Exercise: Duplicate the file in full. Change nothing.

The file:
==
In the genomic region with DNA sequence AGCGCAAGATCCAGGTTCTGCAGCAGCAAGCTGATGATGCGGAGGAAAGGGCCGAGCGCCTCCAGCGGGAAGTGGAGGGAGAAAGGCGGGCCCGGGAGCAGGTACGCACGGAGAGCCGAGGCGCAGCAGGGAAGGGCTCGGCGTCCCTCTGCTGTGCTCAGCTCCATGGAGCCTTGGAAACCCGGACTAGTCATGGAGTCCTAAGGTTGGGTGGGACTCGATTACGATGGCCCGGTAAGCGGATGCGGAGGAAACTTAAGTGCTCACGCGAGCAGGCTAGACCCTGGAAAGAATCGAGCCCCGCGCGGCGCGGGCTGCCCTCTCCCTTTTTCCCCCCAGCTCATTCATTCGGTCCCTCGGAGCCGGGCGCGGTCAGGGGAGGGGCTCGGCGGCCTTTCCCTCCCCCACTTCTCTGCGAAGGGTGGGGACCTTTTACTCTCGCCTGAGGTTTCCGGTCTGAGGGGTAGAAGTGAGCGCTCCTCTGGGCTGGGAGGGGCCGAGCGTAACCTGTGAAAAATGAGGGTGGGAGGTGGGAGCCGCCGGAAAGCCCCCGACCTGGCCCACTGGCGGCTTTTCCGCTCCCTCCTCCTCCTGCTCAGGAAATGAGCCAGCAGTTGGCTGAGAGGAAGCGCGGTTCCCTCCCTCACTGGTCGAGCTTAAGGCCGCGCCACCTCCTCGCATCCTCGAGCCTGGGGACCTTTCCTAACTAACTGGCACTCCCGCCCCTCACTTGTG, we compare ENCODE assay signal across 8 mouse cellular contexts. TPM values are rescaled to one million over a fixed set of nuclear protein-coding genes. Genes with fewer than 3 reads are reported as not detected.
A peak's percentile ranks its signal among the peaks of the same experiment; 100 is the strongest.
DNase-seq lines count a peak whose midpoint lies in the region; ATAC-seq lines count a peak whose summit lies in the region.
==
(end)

In the genomic region with DNA sequence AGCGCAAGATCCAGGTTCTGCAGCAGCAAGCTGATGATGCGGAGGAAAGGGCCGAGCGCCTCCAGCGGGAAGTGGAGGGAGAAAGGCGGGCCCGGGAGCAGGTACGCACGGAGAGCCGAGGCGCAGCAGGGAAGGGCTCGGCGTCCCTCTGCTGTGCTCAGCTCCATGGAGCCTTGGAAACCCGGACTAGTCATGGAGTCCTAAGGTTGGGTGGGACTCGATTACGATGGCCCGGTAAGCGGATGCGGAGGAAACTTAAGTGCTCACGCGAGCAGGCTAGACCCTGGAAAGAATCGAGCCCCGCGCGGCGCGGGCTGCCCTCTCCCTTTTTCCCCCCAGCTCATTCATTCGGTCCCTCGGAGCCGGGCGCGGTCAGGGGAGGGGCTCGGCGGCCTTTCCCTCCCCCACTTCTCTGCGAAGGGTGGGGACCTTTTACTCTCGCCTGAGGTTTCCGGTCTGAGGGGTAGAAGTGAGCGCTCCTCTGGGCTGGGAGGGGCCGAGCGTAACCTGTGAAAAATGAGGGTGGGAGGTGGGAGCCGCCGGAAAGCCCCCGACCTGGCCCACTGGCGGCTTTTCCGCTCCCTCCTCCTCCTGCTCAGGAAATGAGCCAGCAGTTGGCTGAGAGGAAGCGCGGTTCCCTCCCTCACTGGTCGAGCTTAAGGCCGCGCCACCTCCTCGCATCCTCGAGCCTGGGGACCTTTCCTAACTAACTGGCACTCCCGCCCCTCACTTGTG, we compare ENCODE assay signal across 8 mouse cellular contexts. TPM values are rescaled to one million over a fixed set of nuclear protein-coding genes. Genes with fewer than 3 reads are reported as not detected.
A peak's percentile ranks its signal among the peaks of the same experiment; 100 is the strongest.
DNase-seq lines count a peak whose midpoint lies in the region; ATAC-seq lines count a peak whose summit lies in the region.